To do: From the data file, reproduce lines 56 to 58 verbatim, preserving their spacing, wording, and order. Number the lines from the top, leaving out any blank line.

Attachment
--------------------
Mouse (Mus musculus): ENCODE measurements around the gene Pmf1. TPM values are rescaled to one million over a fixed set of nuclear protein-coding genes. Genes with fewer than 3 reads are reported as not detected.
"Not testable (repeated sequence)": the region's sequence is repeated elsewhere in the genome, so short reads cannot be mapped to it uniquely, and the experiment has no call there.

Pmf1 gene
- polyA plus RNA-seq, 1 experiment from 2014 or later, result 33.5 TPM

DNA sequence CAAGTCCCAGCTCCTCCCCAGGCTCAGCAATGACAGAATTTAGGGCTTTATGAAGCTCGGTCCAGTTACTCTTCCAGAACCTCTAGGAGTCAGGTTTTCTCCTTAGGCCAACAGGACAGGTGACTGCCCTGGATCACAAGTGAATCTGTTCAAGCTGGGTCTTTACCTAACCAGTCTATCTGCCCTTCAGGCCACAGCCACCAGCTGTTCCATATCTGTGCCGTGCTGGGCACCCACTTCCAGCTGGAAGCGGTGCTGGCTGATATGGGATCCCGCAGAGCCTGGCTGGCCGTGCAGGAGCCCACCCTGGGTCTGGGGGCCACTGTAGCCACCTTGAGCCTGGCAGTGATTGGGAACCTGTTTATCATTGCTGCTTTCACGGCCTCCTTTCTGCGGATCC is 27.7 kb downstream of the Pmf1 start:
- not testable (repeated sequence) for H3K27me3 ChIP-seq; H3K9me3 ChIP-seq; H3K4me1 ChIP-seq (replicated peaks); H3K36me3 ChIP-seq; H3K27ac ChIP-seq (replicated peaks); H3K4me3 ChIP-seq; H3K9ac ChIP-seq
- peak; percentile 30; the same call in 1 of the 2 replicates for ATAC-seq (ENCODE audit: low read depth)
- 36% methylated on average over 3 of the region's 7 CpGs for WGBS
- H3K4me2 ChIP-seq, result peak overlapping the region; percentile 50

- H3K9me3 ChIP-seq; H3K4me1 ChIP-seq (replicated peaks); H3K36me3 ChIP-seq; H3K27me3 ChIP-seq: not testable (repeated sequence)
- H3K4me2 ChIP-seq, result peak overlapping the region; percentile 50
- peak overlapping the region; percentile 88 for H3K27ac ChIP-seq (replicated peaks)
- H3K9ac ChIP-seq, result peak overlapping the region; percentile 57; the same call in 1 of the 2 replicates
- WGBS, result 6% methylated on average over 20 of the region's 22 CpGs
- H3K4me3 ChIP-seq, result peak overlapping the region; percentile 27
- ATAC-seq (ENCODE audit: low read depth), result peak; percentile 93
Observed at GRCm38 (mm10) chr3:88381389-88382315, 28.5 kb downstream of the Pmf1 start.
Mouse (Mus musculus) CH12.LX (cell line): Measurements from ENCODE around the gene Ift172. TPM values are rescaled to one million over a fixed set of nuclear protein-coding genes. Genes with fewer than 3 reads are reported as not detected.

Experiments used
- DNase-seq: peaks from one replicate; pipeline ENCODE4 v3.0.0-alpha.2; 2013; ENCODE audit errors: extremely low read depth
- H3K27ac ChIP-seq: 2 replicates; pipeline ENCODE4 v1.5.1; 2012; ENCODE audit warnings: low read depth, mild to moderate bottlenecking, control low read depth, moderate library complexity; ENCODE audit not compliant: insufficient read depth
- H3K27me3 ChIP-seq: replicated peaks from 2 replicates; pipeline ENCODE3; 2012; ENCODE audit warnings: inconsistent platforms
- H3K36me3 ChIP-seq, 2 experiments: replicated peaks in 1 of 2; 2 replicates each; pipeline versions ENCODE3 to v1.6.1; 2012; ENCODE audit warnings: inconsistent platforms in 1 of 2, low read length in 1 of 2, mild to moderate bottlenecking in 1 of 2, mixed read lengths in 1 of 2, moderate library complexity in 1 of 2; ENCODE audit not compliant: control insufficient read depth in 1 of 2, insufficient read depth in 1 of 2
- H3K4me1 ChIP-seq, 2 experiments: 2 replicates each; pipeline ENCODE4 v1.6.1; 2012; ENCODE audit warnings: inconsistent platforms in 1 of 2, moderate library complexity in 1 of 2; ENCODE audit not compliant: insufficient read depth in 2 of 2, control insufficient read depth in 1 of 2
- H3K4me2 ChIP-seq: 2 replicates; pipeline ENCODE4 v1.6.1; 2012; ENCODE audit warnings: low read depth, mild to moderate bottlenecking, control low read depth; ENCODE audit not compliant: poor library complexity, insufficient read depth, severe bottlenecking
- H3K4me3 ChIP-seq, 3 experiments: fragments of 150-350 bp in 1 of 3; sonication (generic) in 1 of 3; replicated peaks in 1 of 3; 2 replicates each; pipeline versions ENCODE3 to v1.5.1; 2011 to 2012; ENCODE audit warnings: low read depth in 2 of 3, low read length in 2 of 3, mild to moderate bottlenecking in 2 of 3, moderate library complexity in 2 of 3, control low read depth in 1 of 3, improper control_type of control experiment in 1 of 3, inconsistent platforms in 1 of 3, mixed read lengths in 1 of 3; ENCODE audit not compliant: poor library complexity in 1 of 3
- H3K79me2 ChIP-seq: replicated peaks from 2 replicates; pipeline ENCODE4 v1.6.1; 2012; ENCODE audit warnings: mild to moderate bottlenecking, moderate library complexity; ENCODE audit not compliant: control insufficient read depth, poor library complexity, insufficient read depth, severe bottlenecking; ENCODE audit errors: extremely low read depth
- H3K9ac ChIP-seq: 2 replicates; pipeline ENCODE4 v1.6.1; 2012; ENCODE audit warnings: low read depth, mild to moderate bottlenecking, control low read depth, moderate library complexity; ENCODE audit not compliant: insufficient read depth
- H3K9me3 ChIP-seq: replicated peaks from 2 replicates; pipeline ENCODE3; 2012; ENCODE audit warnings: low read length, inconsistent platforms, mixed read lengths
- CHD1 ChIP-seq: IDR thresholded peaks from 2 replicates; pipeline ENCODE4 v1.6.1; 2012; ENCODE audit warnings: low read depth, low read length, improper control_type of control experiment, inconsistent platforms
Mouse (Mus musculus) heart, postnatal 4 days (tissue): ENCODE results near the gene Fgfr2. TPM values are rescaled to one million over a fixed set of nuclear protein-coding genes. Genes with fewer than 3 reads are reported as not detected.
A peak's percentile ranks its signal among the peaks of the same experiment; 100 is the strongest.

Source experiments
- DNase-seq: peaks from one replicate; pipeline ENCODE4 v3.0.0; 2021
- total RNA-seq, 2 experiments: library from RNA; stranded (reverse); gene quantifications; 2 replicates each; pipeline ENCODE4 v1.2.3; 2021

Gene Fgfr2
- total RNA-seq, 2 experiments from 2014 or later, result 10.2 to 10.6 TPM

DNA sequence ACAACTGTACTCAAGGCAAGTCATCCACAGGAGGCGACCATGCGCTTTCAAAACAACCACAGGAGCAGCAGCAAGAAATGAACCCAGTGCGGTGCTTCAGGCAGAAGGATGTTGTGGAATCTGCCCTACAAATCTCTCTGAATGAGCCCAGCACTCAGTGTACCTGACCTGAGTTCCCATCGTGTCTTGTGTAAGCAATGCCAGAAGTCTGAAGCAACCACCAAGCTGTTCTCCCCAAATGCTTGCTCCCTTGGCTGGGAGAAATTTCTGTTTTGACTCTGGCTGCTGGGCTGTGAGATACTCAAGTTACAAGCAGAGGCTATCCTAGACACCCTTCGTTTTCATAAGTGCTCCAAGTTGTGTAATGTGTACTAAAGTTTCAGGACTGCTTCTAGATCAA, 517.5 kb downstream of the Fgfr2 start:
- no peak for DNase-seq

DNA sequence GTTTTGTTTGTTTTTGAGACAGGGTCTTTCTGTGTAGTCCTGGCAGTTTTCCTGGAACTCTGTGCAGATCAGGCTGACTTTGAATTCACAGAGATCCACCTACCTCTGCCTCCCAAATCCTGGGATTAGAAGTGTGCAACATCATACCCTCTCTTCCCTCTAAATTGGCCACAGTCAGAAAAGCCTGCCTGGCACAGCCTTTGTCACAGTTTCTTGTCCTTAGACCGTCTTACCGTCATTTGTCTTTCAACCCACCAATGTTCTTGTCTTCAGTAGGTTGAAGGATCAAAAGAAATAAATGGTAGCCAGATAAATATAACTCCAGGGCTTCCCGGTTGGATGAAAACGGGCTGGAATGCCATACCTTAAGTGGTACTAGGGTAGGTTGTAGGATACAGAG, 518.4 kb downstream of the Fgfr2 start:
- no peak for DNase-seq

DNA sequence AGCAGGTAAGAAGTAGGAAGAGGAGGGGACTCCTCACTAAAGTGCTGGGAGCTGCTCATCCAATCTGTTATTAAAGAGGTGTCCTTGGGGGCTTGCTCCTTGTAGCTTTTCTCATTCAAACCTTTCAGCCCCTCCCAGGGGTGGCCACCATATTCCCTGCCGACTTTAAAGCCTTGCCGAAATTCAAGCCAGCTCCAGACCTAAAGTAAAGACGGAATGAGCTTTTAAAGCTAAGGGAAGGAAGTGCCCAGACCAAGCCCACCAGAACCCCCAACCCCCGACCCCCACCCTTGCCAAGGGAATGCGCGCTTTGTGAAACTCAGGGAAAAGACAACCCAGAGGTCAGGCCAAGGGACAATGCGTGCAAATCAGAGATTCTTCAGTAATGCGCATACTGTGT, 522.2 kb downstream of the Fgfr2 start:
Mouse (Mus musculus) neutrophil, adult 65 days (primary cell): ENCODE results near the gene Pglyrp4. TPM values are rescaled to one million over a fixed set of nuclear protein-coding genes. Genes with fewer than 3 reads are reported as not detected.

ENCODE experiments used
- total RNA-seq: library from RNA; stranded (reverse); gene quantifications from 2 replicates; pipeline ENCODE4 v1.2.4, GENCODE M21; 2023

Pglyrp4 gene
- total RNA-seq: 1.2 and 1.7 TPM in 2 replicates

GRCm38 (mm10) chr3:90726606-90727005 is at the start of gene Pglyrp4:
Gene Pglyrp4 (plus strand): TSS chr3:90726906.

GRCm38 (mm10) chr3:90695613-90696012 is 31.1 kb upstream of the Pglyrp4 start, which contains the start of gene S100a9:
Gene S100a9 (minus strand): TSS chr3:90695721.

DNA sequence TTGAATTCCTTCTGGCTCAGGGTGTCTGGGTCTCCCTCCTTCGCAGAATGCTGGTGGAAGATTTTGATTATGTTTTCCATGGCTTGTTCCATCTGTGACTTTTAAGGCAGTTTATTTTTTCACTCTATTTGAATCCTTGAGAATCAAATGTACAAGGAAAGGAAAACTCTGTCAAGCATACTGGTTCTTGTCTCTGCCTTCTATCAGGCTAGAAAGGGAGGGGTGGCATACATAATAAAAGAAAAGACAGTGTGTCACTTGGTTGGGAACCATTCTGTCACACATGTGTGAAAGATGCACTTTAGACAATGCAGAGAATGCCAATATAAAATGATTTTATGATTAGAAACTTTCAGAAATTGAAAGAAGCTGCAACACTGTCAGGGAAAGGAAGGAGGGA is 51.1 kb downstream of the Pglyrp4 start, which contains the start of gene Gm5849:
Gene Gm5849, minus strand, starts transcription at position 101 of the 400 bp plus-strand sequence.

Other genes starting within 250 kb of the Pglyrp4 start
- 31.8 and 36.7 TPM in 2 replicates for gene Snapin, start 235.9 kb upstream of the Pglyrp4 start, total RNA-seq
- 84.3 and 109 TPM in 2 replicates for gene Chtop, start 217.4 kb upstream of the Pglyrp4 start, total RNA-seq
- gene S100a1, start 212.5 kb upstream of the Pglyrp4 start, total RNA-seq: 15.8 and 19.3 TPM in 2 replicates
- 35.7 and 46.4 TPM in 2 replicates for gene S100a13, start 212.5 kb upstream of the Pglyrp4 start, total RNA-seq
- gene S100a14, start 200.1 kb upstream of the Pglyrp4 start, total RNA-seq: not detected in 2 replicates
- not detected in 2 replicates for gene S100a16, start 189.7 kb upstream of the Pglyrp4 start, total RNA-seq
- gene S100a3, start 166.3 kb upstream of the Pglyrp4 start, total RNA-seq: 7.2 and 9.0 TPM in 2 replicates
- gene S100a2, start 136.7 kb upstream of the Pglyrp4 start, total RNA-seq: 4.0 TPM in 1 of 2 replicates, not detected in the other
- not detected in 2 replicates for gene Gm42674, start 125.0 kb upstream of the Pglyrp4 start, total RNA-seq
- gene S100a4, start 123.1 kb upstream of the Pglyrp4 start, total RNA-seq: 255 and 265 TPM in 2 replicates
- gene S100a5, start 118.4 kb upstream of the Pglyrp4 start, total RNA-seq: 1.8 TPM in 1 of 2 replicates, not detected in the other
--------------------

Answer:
- 84.3 and 109 TPM in 2 replicates for gene Chtop, start 217.4 kb upstream of the Pglyrp4 start, total RNA-seq
- gene S100a1, start 212.5 kb upstream of the Pglyrp4 start, total RNA-seq: 15.8 and 19.3 TPM in 2 replicates
- 35.7 and 46.4 TPM in 2 replicates for gene S100a13, start 212.5 kb upstream of the Pglyrp4 start, total RNA-seq